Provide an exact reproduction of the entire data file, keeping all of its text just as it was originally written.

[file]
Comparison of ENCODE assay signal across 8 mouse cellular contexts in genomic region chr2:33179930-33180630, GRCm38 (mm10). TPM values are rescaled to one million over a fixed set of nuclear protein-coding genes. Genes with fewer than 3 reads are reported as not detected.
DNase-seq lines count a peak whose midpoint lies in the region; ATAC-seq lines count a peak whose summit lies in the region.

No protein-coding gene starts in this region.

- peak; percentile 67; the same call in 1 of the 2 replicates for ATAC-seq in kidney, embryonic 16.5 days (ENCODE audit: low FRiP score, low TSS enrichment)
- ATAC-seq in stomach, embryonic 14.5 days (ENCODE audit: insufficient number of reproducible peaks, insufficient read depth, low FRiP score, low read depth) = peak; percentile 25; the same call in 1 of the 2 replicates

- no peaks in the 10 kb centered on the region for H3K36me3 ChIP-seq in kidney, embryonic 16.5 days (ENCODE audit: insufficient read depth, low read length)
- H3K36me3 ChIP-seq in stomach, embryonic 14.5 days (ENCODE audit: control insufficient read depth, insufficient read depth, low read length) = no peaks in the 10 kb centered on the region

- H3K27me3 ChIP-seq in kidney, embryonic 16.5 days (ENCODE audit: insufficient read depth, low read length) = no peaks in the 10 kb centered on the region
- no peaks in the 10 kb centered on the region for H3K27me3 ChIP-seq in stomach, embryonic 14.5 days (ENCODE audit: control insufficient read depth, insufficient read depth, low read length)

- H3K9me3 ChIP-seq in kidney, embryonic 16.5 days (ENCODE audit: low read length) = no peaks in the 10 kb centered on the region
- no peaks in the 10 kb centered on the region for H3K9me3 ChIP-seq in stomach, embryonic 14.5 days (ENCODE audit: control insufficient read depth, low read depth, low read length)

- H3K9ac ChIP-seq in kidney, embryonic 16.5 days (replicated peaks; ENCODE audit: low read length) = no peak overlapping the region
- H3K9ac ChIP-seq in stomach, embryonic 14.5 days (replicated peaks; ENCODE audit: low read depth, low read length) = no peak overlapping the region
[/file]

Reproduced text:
Comparison of ENCODE assay signal across 8 mouse cellular contexts in genomic region chr2:33179930-33180630, GRCm38 (mm10). TPM values are rescaled to one million over a fixed set of nuclear protein-coding genes. Genes with fewer than 3 reads are reported as not detected.
DNase-seq lines count a peak whose midpoint lies in the region; ATAC-seq lines count a peak whose summit lies in the region.

No protein-coding gene starts in this region.

- peak; percentile 67; the same call in 1 of the 2 replicates for ATAC-seq in kidney, embryonic 16.5 days (ENCODE audit: low FRiP score, low TSS enrichment)
- ATAC-seq in stomach, embryonic 14.5 days (ENCODE audit: insufficient number of reproducible peaks, insufficient read depth, low FRiP score, low read depth) = peak; percentile 25; the same call in 1 of the 2 replicates

- no peaks in the 10 kb centered on the region for H3K36me3 ChIP-seq in kidney, embryonic 16.5 days (ENCODE audit: insufficient read depth, low read length)
- H3K36me3 ChIP-seq in stomach, embryonic 14.5 days (ENCODE audit: control insufficient read depth, insufficient read depth, low read length) = no peaks in the 10 kb centered on the region

- H3K27me3 ChIP-seq in kidney, embryonic 16.5 days (ENCODE audit: insufficient read depth, low read length) = no peaks in the 10 kb centered on the region
- no peaks in the 10 kb centered on the region for H3K27me3 ChIP-seq in stomach, embryonic 14.5 days (ENCODE audit: control insufficient read depth, insufficient read depth, low read length)

- H3K9me3 ChIP-seq in kidney, embryonic 16.5 days (ENCODE audit: low read length) = no peaks in the 10 kb centered on the region
- no peaks in the 10 kb centered on the region for H3K9me3 ChIP-seq in stomach, embryonic 14.5 days (ENCODE audit: control insufficient read depth, low read depth, low read length)

- H3K9ac ChIP-seq in kidney, embryonic 16.5 days (replicated peaks; ENCODE audit: low read length) = no peak overlapping the region
- H3K9ac ChIP-seq in stomach, embryonic 14.5 days (replicated peaks; ENCODE audit: low read depth, low read length) = no peak overlapping the region